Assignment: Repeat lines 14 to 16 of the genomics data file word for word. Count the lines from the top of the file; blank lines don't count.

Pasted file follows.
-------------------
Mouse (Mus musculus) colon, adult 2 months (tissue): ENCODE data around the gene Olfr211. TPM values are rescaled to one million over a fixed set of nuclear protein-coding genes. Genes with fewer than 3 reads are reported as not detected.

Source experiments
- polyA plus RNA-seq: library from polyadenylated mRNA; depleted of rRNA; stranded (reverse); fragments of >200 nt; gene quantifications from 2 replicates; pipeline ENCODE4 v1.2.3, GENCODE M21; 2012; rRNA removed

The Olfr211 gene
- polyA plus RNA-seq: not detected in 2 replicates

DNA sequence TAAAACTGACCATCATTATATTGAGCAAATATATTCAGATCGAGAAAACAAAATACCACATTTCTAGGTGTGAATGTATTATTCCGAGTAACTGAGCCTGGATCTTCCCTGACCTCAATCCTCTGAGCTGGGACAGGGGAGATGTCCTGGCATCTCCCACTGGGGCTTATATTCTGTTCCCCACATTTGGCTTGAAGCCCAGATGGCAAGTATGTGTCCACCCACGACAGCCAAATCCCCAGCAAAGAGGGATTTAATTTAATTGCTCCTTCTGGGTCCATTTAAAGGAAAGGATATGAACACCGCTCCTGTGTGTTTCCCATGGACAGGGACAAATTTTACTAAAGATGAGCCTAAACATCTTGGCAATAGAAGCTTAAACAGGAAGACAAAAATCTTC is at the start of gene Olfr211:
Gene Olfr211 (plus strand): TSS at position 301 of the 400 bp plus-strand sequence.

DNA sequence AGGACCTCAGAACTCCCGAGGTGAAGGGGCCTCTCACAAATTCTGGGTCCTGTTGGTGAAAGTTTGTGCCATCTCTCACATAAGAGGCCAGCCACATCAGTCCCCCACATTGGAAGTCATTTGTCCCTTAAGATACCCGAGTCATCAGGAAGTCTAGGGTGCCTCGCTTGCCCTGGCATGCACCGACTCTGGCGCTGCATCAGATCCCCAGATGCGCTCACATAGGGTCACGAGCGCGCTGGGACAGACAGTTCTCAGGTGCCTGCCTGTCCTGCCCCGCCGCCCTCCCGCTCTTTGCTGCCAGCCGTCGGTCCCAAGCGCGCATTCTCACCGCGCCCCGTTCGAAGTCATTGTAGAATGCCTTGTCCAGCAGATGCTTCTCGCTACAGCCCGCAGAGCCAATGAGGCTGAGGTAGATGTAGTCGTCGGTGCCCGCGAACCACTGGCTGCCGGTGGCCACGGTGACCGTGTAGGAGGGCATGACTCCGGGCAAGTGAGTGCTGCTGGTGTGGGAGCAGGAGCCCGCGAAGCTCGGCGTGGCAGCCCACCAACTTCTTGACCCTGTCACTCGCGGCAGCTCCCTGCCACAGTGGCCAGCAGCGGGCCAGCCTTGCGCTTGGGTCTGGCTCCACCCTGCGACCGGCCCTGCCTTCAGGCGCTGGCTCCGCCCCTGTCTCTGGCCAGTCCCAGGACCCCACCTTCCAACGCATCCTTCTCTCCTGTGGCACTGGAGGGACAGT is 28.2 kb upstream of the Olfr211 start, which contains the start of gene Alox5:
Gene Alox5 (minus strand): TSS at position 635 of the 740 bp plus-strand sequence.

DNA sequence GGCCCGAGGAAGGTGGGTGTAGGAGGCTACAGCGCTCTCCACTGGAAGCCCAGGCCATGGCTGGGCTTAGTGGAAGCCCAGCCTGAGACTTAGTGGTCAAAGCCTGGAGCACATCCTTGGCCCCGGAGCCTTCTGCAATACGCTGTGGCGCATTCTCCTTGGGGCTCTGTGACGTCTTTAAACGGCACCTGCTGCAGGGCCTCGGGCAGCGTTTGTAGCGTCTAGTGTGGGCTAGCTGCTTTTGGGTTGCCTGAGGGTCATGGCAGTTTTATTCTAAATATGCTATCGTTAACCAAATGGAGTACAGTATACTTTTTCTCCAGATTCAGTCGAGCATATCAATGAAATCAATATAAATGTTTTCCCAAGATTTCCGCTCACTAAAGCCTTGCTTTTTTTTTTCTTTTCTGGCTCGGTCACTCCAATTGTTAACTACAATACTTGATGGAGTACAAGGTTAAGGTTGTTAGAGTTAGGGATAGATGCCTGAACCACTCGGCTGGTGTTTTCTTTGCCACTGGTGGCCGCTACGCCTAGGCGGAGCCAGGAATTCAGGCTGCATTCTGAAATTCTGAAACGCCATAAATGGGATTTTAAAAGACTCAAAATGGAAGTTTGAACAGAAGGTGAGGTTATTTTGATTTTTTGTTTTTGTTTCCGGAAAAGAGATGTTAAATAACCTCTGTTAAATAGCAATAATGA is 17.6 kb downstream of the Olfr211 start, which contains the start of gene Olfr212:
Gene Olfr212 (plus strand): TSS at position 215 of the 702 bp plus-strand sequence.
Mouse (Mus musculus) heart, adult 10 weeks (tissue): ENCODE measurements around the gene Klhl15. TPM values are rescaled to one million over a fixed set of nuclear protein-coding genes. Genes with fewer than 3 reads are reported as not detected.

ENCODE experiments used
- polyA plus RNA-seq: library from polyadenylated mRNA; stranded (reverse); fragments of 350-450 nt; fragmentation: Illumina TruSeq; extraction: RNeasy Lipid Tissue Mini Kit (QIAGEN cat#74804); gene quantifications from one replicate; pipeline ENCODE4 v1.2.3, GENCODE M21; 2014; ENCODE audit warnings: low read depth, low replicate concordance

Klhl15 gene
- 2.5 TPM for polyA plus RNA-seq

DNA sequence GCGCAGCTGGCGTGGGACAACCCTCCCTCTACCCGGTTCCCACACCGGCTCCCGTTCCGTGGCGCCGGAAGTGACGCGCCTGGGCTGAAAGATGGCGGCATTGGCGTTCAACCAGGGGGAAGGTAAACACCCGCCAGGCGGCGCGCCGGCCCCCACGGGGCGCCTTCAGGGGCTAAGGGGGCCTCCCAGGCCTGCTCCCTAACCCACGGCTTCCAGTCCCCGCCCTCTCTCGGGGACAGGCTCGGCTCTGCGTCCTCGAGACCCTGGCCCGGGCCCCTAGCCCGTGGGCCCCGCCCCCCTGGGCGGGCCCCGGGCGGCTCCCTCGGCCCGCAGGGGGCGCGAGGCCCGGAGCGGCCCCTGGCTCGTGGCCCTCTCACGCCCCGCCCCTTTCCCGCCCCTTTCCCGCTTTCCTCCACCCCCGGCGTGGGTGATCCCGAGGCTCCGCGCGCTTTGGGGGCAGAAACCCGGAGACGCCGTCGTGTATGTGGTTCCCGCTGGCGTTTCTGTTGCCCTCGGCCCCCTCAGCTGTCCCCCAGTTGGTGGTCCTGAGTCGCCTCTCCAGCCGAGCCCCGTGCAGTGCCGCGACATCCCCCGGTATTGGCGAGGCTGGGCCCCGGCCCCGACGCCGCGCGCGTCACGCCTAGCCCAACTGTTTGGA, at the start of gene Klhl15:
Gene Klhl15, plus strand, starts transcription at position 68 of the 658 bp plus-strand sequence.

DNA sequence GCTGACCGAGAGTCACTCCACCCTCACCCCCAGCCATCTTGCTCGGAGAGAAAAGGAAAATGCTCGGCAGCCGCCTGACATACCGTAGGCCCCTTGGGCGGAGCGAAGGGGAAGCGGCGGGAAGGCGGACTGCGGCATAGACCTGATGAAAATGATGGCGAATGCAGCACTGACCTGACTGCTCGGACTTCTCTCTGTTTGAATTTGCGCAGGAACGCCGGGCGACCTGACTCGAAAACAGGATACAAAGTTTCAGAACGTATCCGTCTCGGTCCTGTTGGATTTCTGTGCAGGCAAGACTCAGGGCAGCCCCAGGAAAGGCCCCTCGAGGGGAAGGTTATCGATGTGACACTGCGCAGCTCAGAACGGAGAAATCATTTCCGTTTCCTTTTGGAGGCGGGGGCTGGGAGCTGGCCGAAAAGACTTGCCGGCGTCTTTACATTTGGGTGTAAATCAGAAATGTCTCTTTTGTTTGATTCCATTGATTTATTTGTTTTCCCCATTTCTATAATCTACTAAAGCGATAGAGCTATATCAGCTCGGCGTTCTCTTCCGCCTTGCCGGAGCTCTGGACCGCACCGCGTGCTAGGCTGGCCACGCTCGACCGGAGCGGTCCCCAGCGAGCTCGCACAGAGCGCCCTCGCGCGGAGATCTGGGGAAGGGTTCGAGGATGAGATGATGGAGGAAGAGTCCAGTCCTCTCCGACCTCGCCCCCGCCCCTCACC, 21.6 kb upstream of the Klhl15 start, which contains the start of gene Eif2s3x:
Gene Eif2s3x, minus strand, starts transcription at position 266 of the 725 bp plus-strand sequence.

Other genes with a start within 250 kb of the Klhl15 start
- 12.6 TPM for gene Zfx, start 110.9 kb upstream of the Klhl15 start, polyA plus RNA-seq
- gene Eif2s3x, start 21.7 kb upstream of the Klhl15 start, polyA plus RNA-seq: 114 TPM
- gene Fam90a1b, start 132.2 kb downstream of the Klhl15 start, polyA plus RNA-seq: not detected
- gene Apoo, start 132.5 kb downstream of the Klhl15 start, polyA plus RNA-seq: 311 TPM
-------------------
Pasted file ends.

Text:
- polyA plus RNA-seq: library from polyadenylated mRNA; stranded (reverse); fragments of 350-450 nt; fragmentation: Illumina TruSeq; extraction: RNeasy Lipid Tissue Mini Kit (QIAGEN cat#74804); gene quantifications from one replicate; pipeline ENCODE4 v1.2.3, GENCODE M21; 2014; ENCODE audit warnings: low read depth, low replicate concordance

Klhl15 gene
- 2.5 TPM for polyA plus RNA-seq